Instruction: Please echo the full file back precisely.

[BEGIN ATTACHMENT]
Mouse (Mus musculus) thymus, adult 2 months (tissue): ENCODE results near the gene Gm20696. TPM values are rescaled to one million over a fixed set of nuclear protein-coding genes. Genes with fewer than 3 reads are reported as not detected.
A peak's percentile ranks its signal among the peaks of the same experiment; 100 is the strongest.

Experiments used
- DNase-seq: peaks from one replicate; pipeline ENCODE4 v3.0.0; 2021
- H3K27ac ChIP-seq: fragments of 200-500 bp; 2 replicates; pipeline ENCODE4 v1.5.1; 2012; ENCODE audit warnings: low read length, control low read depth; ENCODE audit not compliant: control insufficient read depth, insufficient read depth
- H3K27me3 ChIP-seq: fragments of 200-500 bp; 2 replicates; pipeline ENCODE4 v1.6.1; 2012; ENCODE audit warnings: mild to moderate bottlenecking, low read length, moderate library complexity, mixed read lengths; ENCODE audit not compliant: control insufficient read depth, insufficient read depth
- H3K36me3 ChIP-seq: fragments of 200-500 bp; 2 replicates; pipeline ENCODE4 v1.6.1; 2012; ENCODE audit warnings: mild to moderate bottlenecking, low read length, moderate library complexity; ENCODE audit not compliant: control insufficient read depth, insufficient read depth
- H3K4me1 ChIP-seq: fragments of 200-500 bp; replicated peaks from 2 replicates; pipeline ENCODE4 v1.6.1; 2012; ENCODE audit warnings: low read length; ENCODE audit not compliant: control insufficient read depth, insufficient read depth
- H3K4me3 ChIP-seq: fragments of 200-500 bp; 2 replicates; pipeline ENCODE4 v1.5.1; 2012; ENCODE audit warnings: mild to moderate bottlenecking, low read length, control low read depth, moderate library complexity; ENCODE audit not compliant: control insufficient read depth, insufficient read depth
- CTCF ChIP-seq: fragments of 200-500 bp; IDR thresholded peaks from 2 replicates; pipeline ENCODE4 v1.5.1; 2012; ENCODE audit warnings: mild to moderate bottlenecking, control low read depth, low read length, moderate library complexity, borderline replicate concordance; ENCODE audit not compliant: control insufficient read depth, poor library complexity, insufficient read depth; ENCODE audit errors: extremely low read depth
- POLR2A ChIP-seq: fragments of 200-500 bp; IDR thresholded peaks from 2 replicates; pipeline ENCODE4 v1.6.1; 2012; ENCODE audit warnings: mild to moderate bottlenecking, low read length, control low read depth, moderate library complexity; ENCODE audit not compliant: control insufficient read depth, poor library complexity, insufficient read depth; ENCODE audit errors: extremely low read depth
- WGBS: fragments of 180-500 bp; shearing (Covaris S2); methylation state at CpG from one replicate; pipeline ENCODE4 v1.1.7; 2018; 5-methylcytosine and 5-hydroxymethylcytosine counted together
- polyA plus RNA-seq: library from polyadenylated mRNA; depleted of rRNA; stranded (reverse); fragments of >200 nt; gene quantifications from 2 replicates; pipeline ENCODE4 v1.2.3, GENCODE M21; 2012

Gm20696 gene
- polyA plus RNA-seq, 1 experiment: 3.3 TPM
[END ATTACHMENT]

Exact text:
Mouse (Mus musculus) thymus, adult 2 months (tissue): ENCODE results near the gene Gm20696. TPM values are rescaled to one million over a fixed set of nuclear protein-coding genes. Genes with fewer than 3 reads are reported as not detected.
A peak's percentile ranks its signal among the peaks of the same experiment; 100 is the strongest.

Experiments used
- DNase-seq: peaks from one replicate; pipeline ENCODE4 v3.0.0; 2021
- H3K27ac ChIP-seq: fragments of 200-500 bp; 2 replicates; pipeline ENCODE4 v1.5.1; 2012; ENCODE audit warnings: low read length, control low read depth; ENCODE audit not compliant: control insufficient read depth, insufficient read depth
- H3K27me3 ChIP-seq: fragments of 200-500 bp; 2 replicates; pipeline ENCODE4 v1.6.1; 2012; ENCODE audit warnings: mild to moderate bottlenecking, low read length, moderate library complexity, mixed read lengths; ENCODE audit not compliant: control insufficient read depth, insufficient read depth
- H3K36me3 ChIP-seq: fragments of 200-500 bp; 2 replicates; pipeline ENCODE4 v1.6.1; 2012; ENCODE audit warnings: mild to moderate bottlenecking, low read length, moderate library complexity; ENCODE audit not compliant: control insufficient read depth, insufficient read depth
- H3K4me1 ChIP-seq: fragments of 200-500 bp; replicated peaks from 2 replicates; pipeline ENCODE4 v1.6.1; 2012; ENCODE audit warnings: low read length; ENCODE audit not compliant: control insufficient read depth, insufficient read depth
- H3K4me3 ChIP-seq: fragments of 200-500 bp; 2 replicates; pipeline ENCODE4 v1.5.1; 2012; ENCODE audit warnings: mild to moderate bottlenecking, low read length, control low read depth, moderate library complexity; ENCODE audit not compliant: control insufficient read depth, insufficient read depth
- CTCF ChIP-seq: fragments of 200-500 bp; IDR thresholded peaks from 2 replicates; pipeline ENCODE4 v1.5.1; 2012; ENCODE audit warnings: mild to moderate bottlenecking, control low read depth, low read length, moderate library complexity, borderline replicate concordance; ENCODE audit not compliant: control insufficient read depth, poor library complexity, insufficient read depth; ENCODE audit errors: extremely low read depth
- POLR2A ChIP-seq: fragments of 200-500 bp; IDR thresholded peaks from 2 replicates; pipeline ENCODE4 v1.6.1; 2012; ENCODE audit warnings: mild to moderate bottlenecking, low read length, control low read depth, moderate library complexity; ENCODE audit not compliant: control insufficient read depth, poor library complexity, insufficient read depth; ENCODE audit errors: extremely low read depth
- WGBS: fragments of 180-500 bp; shearing (Covaris S2); methylation state at CpG from one replicate; pipeline ENCODE4 v1.1.7; 2018; 5-methylcytosine and 5-hydroxymethylcytosine counted together
- polyA plus RNA-seq: library from polyadenylated mRNA; depleted of rRNA; stranded (reverse); fragments of >200 nt; gene quantifications from 2 replicates; pipeline ENCODE4 v1.2.3, GENCODE M21; 2012

Gm20696 gene
- polyA plus RNA-seq, 1 experiment: 3.3 TPM